Researchers with the Ovarian Cancer Research (OVCARE) program are using an innovative microscope to unravel the genetic changes that give rise to ovarian cancers and pinpoint when in the development of these cancers they begin to change and become dangerous.
The laser capture microdissection (LCM) system allows OVCARE researchers to capitalize on the team’s genomic prowess and helps accelerate the world leading ovarian cancer prevention program developed by VGH surgeon Dr. Dianne Miller. Much of this research requires the study of precursor lesions, which is difficult with standard techniques as these lesions are extremely small. The state-of-the art microscope enables the team to effectively isolate the cells of interest from the remaining cells in the tissue sample. This was an impossible task until the LCM was created.
“The LCM enables us to look for the genetic changes in individual or small numbers of cells that mark the beginning of cancer. We believe that understanding how cancer starts will lead to better prevention and treatment strategies. In our research the system is critical in determining whether we can use mutations as screening tools for ovarian cancer and when a woman should be considered at increased risk.” Dr. David Huntsman, Co-Director, OVCARE, VGH, BCCA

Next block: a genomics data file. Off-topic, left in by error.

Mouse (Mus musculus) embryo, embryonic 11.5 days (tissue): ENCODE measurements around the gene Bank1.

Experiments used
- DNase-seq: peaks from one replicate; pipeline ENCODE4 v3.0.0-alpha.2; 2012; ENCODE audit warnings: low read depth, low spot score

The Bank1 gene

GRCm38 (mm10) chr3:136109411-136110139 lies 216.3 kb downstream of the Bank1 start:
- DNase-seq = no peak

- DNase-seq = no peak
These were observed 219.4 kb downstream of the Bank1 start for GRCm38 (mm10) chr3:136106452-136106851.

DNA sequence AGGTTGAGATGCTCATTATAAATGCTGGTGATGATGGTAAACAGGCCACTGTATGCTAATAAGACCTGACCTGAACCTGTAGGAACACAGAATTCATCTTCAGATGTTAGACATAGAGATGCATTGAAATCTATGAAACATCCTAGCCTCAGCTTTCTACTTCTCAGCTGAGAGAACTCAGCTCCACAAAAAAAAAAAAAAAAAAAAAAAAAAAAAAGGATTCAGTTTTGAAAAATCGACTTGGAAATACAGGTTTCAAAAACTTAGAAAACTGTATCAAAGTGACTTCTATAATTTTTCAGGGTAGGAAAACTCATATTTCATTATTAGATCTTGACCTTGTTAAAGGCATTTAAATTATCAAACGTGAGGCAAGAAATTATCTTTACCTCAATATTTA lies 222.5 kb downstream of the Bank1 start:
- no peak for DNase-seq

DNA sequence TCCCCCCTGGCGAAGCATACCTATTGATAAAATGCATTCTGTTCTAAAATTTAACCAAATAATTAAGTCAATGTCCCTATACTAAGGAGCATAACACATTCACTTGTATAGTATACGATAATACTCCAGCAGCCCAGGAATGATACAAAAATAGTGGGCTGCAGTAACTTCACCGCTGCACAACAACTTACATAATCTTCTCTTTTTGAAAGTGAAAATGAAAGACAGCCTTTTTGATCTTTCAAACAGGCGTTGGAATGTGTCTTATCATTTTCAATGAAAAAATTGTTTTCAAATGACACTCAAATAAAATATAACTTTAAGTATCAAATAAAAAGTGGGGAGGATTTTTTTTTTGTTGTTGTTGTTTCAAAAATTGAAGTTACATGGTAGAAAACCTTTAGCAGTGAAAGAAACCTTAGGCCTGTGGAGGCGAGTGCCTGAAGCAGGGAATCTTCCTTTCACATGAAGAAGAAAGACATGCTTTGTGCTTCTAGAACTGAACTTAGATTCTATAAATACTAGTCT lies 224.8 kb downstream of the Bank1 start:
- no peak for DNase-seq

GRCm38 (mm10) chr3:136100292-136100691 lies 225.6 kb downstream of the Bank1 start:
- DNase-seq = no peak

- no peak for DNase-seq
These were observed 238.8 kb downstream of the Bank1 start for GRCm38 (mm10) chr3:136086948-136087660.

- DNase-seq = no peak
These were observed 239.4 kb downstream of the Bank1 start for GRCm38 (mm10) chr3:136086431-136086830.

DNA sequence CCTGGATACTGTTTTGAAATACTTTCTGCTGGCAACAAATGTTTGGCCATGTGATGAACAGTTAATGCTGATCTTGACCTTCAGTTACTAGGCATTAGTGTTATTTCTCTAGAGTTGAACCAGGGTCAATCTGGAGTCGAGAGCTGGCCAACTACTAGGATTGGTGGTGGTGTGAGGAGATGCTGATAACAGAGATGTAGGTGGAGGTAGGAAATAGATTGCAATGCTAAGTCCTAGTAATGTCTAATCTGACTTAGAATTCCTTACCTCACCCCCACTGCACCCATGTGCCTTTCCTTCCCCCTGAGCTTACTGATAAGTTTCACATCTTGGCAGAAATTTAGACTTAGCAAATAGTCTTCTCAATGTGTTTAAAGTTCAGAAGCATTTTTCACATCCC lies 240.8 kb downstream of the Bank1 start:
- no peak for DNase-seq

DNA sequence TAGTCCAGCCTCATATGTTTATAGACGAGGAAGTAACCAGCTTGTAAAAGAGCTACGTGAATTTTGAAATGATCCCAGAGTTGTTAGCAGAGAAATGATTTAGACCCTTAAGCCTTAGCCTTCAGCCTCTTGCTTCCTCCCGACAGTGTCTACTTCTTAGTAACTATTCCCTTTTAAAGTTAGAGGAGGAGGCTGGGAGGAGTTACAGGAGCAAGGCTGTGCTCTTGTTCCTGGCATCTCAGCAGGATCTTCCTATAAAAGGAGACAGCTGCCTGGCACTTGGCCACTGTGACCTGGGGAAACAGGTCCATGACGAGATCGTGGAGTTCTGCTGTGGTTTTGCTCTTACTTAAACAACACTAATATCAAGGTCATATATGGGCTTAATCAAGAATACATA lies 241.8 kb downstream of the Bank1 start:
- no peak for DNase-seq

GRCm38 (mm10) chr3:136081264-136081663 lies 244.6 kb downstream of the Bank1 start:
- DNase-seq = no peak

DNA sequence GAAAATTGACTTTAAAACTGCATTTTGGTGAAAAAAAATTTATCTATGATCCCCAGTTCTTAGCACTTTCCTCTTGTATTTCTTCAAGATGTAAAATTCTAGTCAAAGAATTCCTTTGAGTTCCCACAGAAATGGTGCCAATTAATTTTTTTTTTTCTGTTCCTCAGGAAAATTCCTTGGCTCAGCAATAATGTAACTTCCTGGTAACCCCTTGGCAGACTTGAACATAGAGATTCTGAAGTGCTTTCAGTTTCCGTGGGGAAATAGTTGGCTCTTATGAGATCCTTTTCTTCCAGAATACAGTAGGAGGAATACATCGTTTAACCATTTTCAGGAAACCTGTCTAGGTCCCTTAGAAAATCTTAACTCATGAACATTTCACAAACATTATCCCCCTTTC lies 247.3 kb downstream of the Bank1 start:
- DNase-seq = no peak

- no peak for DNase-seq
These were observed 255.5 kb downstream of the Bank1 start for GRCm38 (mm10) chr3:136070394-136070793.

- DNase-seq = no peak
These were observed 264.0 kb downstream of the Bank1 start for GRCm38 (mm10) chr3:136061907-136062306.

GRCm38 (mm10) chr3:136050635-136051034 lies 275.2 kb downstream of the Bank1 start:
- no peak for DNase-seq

More than 2,500 Canadian women are diagnosed with ovarian cancer annually; more than 1,700 die because of it. The LCM also benefits pancreatic cancer researchers to access molecular markers in bloodstreams, bypassing the need for surgical study. Understanding these lesions is key to developing a preventative approach.
Thank you to donors David and Darrell Mindell, Peter and Shelley O’Sullivan and the Jemini Foundation for helping fund the new LCM System.